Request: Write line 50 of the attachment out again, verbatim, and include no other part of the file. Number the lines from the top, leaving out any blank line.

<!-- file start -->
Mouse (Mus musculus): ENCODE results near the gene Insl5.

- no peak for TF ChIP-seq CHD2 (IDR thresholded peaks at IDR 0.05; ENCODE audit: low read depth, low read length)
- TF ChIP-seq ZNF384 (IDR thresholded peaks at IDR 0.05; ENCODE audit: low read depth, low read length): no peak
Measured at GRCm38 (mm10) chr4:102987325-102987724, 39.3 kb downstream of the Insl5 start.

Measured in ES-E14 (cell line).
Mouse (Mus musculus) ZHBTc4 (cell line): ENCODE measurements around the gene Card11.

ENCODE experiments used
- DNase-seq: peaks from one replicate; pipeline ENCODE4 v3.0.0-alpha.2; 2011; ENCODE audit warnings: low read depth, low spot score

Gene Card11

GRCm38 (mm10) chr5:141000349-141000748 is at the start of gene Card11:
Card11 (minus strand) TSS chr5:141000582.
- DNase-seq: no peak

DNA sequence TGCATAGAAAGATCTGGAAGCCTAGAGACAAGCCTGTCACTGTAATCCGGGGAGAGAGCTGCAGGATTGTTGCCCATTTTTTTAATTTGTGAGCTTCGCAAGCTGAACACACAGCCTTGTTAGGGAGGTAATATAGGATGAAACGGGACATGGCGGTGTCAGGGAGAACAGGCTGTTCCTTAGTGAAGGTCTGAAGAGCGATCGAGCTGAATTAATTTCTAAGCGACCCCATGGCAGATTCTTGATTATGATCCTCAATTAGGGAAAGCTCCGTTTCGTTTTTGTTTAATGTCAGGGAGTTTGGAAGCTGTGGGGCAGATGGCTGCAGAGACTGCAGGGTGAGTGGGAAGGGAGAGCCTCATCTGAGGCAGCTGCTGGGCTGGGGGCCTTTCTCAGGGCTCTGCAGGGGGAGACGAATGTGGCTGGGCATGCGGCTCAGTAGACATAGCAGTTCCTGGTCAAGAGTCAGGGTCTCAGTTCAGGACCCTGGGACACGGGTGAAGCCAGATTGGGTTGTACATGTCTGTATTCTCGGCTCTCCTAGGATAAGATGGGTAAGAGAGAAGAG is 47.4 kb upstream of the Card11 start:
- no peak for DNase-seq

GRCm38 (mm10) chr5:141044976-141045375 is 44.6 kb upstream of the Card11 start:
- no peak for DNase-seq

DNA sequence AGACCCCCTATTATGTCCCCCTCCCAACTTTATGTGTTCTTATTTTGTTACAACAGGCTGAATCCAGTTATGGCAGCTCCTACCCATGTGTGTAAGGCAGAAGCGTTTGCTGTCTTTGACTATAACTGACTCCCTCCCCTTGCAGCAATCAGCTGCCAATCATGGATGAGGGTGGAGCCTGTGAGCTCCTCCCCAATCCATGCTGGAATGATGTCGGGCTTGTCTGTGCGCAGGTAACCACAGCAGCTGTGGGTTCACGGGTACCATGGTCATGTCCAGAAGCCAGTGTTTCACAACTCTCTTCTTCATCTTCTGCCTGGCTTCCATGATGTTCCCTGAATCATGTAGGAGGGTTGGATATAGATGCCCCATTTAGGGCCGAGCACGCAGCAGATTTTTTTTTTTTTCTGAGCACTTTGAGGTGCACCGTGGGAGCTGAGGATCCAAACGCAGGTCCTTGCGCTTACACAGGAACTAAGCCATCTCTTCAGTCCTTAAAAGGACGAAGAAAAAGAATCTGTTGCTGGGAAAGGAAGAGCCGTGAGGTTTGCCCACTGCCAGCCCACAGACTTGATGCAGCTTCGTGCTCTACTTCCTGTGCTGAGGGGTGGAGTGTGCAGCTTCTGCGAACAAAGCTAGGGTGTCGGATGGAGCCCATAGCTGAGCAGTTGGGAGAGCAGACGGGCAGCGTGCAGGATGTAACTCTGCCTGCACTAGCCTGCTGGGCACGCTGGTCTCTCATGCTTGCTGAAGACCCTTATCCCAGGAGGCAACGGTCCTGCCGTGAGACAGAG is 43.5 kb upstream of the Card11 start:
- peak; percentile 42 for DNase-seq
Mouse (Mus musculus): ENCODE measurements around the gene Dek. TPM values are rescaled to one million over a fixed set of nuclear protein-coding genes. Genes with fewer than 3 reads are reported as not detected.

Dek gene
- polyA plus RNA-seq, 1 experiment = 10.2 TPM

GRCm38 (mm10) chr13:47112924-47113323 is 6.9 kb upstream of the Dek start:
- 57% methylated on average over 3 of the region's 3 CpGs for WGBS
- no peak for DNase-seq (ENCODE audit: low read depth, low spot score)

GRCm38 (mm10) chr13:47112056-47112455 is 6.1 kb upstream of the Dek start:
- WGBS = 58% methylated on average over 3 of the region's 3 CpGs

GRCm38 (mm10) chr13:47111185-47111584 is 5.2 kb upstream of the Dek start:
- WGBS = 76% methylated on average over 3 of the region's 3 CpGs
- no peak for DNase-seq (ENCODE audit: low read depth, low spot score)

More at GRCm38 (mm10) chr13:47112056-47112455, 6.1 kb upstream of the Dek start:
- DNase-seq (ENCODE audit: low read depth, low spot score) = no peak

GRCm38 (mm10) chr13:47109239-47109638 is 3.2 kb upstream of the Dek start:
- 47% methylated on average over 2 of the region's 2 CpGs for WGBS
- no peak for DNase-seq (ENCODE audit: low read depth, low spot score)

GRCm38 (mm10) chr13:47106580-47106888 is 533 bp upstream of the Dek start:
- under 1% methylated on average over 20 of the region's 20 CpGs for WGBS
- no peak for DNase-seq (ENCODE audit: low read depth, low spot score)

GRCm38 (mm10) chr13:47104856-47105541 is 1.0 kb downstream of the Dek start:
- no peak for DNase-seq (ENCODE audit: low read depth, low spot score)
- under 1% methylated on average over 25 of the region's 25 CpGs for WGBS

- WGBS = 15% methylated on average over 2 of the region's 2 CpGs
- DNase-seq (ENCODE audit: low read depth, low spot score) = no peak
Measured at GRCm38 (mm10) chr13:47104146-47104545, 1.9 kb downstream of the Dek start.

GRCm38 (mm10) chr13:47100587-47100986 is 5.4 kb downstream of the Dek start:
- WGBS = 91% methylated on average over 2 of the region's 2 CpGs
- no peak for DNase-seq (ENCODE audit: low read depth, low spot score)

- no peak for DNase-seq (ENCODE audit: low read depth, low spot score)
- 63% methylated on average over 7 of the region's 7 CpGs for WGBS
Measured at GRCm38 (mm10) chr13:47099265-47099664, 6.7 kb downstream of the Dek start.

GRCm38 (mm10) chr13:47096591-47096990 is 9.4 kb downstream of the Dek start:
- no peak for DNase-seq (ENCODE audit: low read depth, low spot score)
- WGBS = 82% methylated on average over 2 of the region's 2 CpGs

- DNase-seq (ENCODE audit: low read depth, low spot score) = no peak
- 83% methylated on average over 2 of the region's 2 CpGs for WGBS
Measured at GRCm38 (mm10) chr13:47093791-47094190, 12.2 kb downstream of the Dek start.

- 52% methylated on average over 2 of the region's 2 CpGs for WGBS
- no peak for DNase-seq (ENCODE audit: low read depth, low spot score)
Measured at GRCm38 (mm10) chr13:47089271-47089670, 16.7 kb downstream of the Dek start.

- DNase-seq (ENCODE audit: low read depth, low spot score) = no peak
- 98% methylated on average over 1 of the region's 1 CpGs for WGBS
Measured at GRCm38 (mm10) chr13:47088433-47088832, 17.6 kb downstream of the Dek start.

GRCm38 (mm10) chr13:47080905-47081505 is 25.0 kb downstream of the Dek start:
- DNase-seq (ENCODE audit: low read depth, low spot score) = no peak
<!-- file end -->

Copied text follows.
GRCm38 (mm10) chr13:47096591-47096990 is 9.4 kb downstream of the Dek start: